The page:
Improving Construction Processes in Nigeria using the Last Planner System
Cast your vote
You can rate an item by clicking the amount of stars they wish to award to this item.
When enough users have cast their vote on this item, the average rating will also be shown.
Your vote was cast
Thank you for your feedback
Thank you for your feedback
AuthorsAhiakwo, Ograbe, A.
MetadataShow full item record
AbstractThis thesis describes a research investigation into the implementation of the Last Planner System (LPS) in Nigeria, to improve construction processes within the Nigerian construction industry. LPS is known to be the most developed practical use of Lean Construction. It focuses on minimising the negative impacts of variability, uncertainties, buffers, making projects more predictable, creating reliable work plans and convalescing collaborative planning. However, the Nigerian construction industry is associated with a number of challenges which impair its performance. These challenges were grouped and classified into six major barriers: these include: supervision and quality control, fluctuation and variations, subcontractor involvement, resistance to change, cultural issues, and lengthy approvals. Consequently, a Design Science Research (DSR) approach is adopted to evaluate the effectiveness of implementing LPS in construction projects in Nigeria. In order to achieve this aim, an Action Research strategy is adopted and three case studies are reported; two of these cases describe how LPS was successfully implemented in construction projects within Nigeria. While the third case involved an investigation into the state of production plan reliability, of a successful project in Nigeria. These projects were selected based on non-probabilistic sampling from different geographical locations in Nigeria to represent different kinds of construction projects within the country. The first and second cases involved the implementation of LPS within the construction of a prototype student’s hostel and the construction a 4 Kilometre single carriageway road respectively. The third on the other hand involved the construction of a multipurpose hydro-power dam project; where comparisons were made between typical LPS projects and the project management techniques applied within the project. Data was collected through observation site activities, interviews, documentary analysis and questionnaire survey. The data generated was subsequently analysed by means of content analysis and evaluated in terms of its reliability, validity, representativeness, flexibility, rigour and reflexivity. In view of the LPS implementation within the two case studies, six barriers were identified and classified together with the six barriers associated with the Nigerian Construction industry. These barriers were linked, measured and ranked in averages of their degrees of occurrences. It was revealed that the major barriers were cultural issues and resistance to change, while the others include; lengthy approval, subcontractor’s involvement, poor supervision and quality, fluctuations and variations. Hence, a framework was developed to mitigate these barriers, when implementing LPS in construction projects in Nigeria. The main steps of the framework include: the need to identify purpose; the need to identify stakeholders impact; the need to obtain Sponsorship; the need to build a cross functional team; the need to create measurement indices; the need for training on Lean techniques and LPS; and finally the need to create a right working climate. Furthermore a focus group between construction practitioners was organised to test and evaluate the framework developed. It was revealed from the focus group that the framework has the potential to facilitate the implementation process as proposed.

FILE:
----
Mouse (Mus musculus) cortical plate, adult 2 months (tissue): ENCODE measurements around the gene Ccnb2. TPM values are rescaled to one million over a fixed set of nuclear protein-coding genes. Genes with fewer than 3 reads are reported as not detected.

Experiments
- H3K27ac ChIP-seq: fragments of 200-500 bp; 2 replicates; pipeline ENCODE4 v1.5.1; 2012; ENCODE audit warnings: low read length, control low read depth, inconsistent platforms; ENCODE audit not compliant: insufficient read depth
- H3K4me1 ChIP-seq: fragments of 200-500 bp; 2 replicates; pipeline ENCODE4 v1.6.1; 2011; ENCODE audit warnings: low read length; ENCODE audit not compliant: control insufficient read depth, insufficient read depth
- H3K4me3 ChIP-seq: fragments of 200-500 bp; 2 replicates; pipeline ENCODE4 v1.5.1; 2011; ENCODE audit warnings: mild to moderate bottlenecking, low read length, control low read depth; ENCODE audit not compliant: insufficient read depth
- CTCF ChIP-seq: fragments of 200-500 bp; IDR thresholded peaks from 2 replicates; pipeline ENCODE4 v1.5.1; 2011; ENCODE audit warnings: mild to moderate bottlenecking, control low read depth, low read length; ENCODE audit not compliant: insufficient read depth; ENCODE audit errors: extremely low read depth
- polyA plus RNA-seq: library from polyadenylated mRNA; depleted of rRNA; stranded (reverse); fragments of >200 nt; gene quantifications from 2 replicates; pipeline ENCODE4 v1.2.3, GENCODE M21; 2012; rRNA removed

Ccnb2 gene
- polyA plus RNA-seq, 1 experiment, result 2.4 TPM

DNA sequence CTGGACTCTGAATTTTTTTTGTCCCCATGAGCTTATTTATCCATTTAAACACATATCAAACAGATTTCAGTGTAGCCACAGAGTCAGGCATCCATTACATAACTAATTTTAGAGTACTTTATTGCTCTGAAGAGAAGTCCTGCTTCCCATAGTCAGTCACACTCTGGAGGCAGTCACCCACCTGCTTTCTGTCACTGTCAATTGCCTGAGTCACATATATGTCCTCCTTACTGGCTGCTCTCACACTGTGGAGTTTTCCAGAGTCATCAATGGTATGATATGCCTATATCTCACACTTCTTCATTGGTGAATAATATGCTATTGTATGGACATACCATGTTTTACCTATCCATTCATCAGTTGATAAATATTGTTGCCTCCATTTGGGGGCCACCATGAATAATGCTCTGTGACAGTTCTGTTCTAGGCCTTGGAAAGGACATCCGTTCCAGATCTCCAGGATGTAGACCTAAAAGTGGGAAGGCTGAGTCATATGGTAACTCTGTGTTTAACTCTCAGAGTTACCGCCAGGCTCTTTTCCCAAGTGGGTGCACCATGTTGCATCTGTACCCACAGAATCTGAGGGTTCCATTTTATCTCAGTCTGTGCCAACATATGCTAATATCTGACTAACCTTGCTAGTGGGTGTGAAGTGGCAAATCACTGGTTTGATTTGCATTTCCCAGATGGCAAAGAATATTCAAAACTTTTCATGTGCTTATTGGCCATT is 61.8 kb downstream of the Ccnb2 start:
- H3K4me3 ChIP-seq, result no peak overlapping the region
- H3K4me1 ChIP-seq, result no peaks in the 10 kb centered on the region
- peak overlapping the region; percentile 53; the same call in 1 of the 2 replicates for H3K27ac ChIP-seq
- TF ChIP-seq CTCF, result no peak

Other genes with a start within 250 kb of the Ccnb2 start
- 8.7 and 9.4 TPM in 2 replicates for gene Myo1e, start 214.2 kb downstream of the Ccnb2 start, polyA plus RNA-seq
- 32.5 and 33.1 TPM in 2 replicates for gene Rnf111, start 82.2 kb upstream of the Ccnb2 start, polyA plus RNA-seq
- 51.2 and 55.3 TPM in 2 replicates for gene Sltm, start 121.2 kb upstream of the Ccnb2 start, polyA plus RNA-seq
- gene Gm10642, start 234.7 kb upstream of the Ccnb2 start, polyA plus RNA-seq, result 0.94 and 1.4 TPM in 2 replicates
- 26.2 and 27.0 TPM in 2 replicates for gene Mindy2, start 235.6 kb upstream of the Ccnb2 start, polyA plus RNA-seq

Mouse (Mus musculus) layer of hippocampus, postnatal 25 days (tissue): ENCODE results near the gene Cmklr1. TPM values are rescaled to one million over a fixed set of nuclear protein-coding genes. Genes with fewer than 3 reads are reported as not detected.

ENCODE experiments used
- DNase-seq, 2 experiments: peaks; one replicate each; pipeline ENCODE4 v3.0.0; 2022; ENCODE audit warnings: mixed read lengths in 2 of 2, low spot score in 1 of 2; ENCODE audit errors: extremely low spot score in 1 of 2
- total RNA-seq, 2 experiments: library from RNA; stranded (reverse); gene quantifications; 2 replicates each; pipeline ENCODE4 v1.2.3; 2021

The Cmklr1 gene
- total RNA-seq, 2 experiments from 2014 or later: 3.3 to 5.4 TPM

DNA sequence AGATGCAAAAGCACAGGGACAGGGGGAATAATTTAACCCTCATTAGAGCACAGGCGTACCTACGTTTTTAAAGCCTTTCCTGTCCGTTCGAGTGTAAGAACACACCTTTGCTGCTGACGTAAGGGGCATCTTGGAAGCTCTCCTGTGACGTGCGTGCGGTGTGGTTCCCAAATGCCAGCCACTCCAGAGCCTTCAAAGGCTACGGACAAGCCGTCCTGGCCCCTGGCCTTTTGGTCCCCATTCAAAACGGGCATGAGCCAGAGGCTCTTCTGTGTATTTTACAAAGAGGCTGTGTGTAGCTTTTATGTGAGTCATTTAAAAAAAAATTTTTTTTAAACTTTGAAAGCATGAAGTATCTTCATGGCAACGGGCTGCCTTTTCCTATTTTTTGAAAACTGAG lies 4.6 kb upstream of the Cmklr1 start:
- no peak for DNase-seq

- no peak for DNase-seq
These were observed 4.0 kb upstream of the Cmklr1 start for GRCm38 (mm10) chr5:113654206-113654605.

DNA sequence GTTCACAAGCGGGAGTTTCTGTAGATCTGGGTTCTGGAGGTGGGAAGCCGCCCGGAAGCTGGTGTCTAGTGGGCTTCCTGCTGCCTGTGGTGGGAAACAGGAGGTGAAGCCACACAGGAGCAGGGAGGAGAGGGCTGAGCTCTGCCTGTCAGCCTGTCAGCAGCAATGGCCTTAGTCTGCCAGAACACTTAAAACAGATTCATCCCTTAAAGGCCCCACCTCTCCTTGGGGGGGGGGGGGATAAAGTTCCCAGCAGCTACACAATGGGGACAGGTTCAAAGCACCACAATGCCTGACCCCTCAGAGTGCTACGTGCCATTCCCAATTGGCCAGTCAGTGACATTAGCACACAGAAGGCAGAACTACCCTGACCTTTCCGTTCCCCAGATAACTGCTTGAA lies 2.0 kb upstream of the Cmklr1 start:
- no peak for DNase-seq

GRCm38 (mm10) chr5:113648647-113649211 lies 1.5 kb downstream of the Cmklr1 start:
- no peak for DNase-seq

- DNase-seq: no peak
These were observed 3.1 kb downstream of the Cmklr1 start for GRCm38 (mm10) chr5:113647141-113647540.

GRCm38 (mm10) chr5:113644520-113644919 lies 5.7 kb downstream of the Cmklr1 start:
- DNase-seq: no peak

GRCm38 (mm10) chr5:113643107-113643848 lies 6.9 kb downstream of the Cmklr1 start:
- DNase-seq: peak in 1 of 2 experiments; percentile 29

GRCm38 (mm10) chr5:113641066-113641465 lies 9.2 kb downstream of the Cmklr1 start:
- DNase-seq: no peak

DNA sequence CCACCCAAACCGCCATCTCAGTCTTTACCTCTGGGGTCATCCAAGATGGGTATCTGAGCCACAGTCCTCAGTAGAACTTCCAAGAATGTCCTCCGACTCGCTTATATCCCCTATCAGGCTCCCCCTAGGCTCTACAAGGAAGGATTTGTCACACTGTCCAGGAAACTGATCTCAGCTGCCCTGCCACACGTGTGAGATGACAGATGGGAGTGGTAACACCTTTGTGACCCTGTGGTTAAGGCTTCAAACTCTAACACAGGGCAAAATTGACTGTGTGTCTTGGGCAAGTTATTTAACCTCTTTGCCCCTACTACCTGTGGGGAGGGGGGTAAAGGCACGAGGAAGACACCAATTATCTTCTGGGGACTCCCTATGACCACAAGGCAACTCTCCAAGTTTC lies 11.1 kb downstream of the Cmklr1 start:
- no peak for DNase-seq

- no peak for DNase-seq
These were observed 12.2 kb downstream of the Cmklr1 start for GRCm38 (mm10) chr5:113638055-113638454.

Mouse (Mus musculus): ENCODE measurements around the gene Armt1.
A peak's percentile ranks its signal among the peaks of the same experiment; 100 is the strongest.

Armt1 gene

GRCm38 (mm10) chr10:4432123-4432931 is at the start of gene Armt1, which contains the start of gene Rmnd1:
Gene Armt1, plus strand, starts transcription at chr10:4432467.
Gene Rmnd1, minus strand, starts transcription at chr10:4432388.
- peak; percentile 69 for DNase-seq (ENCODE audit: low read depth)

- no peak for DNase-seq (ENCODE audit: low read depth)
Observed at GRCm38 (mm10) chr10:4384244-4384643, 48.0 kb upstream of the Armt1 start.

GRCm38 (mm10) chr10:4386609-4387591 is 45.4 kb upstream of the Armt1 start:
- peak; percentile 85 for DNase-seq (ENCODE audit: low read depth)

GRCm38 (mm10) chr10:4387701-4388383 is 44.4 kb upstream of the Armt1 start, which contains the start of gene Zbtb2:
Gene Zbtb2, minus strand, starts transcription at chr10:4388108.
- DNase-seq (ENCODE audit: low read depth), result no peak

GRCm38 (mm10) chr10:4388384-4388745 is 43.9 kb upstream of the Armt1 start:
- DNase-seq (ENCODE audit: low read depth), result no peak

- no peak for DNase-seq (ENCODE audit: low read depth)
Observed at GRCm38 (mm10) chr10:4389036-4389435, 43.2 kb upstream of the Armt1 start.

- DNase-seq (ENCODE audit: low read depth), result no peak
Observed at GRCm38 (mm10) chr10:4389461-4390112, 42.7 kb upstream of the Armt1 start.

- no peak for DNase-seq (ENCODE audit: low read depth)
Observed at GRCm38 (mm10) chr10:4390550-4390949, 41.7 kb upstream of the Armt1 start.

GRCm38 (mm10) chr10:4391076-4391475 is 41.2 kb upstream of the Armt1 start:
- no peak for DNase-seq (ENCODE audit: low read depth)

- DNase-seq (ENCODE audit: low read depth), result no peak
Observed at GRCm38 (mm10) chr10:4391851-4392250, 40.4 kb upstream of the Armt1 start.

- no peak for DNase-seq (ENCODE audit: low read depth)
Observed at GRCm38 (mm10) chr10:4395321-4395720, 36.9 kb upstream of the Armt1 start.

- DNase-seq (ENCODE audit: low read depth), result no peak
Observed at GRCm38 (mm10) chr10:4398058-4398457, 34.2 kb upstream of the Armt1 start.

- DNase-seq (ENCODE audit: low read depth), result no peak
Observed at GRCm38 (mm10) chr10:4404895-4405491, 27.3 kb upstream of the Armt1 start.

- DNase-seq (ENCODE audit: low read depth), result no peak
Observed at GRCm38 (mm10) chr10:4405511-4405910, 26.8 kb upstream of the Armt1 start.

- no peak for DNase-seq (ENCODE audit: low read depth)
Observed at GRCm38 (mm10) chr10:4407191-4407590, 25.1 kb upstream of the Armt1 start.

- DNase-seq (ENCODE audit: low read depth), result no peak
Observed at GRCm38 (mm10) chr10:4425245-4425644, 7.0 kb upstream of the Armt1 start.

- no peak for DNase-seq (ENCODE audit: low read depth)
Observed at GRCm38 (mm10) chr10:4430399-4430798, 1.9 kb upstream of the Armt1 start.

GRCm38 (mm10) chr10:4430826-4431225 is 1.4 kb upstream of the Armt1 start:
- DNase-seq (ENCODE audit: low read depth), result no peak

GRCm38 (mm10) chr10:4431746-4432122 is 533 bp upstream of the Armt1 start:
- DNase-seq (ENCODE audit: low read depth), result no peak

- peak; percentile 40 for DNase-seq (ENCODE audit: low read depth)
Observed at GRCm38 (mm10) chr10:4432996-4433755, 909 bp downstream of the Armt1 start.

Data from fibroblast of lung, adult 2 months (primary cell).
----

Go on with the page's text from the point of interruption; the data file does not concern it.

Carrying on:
TypeThesis or dissertation
DescriptionA thesis submitted in partial fulfilment of the requirements of the University of Wolverhampton for the degree of Doctor of Philosophy.